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Roasting Coffee Part 1: Roast Level

Roasting Coffee Part 1: Roast Level

I’d like to just jump right in to talking about roasting coffee. If you’d like a primer on what happens before the roast process, what we actually receive as a roastery, or what coffee is, go back and read about The Coffee Plant, and The Journey of the Coffee Bean.

Let’s start with the basics: roast level. Desert Sun is a roastery, and hence, we roast coffee. We receive green coffee beans and apply heat to them in our Diedrich coffee roaster. When enough heat has been applied, the beans will come out, roasted and ready for the drinking. How much time the beans spend in the roaster, as well as, to what temperature, determines a specific roast level. Coffee can come as a light roast or a dark roast or anywhere in between. Light roast and dark roast refer to the temperature which a coffee was roasted to. For example, at Desert Sun, our light roast coffees finish around 425 degrees and our darkest roast at 455 degrees. It’s pretty amazing that 30 degrees and a few minutes in the roaster can make such a big difference for the coffee’s taste.

I sometimes hear the question: Which is better? Well, it really comes down to preference. Sort of like if you prefer coke over sprite or vice versa. Do you like a light roast or a dark roast? Learning about coffee roasts can help you know how to make choices that you will enjoy. The more appropriate question here is what does each have to offer?

Light roasts tend to maintain more acidity in the cup. According to The Coffee Cuppers Handbook, acidity “refers to a primary taste sensation related to the presence of sweet-tasting compounds. Created as acids in the coffee combine with sugars to increase the brew’s overall sweetness.” They tend to not have as much body. Light roasts are enjoyed for their ability to allow the flavor of the bean to come through clearly and reveal specific nuances that are distinctive of a country’s origin; such as apricot or berries.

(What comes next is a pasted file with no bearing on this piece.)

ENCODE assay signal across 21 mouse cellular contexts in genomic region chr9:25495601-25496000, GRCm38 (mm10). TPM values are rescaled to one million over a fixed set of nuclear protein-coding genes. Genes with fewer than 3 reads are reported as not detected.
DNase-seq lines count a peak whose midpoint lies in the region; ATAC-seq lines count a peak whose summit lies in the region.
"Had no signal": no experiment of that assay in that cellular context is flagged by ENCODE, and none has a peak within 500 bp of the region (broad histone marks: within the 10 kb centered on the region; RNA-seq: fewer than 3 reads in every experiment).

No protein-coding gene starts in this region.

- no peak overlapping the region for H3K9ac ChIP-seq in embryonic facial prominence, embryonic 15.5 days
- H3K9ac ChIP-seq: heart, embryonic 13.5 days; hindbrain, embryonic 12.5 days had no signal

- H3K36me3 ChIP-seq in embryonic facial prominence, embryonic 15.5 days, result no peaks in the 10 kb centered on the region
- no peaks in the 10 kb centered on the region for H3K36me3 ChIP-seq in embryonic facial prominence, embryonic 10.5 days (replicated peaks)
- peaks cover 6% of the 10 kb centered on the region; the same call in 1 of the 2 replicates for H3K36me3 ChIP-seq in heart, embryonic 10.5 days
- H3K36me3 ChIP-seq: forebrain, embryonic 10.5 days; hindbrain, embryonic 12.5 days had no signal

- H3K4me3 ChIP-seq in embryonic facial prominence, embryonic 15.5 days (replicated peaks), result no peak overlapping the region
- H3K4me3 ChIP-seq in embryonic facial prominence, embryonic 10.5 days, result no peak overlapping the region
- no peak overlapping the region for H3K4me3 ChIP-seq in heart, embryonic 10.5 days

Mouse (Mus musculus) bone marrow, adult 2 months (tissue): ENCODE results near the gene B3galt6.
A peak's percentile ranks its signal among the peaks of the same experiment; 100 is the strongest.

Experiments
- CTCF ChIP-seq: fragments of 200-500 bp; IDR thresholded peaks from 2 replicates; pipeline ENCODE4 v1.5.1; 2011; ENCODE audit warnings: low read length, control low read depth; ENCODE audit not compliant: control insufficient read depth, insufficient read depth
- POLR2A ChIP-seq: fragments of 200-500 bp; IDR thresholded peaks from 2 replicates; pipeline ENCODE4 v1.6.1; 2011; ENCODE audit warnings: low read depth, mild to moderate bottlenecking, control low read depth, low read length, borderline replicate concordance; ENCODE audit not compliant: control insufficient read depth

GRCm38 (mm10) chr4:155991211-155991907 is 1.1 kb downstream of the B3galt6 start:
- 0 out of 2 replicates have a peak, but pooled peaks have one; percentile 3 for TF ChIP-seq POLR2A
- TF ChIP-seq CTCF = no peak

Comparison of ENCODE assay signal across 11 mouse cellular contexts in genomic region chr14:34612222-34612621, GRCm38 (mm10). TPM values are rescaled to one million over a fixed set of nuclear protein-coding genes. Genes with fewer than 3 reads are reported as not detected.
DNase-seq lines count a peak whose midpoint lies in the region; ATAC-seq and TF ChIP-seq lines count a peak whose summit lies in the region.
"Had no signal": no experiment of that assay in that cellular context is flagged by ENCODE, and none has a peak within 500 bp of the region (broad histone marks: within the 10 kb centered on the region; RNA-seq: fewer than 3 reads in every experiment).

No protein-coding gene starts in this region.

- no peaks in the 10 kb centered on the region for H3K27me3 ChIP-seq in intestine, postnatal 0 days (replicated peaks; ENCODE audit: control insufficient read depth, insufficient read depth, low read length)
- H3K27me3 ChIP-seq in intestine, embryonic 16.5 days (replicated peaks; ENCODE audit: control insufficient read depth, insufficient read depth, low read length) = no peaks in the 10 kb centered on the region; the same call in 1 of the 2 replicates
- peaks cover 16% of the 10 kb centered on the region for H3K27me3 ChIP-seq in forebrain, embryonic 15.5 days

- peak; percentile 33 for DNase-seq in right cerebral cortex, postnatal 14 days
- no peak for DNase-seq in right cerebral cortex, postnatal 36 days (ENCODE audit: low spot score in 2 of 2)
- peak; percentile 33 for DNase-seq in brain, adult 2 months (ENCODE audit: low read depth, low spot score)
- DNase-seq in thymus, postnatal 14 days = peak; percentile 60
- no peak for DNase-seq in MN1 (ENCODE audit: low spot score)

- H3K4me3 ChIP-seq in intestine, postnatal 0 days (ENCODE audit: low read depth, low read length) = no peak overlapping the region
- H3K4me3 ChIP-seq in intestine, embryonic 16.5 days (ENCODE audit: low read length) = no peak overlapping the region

Dark roasts are known for their bold flavor and body. Their higher roast temperature will mellow out the bright flavors that a light roast offers and can reveal dark chocolate notes and creamy mouthfeel. I would say that dark roasts offer a taste that people can consider “comfortable”. The roasty boldness of a dark roast is familiar to many coffee drinkers, whereas, a light roast can be exotically fruity.

I haven’t talked about medium roasts yet but sometimes they are the happy middle ground that someone is looking for. They can reveal many of the characteristics of origin while still offering a bold and sweet cup with a lot of depth.

My preference is a light to medium roast. I’ll drink a light roast Ethiopia if I’m in the mood for a sweet cup that offers hints of berries, or a slightly darker, yet still light, Colombia for cheery notes combined with some dark chocolate roastiness. Maybe even an earthy medium roast in the afternoon from Sumatra. What can I say? I’m a fan of the nuances that exist from the soil and weather from where the beans were grown. But this is just my preference and I encourage you to openly try different types and chose for yourself. Even if you like your coffee with cream and sugar, I’d encourage you to take a sip of your coffee black, before you add them, and notice why it is that you like the type of roast you have chosen and what flavors and tastes it has to offer.

I’d like to talk more about roasting so there will be another part to this where I’ll get into more technical details of what happens in the roast process. Thanks for reading.


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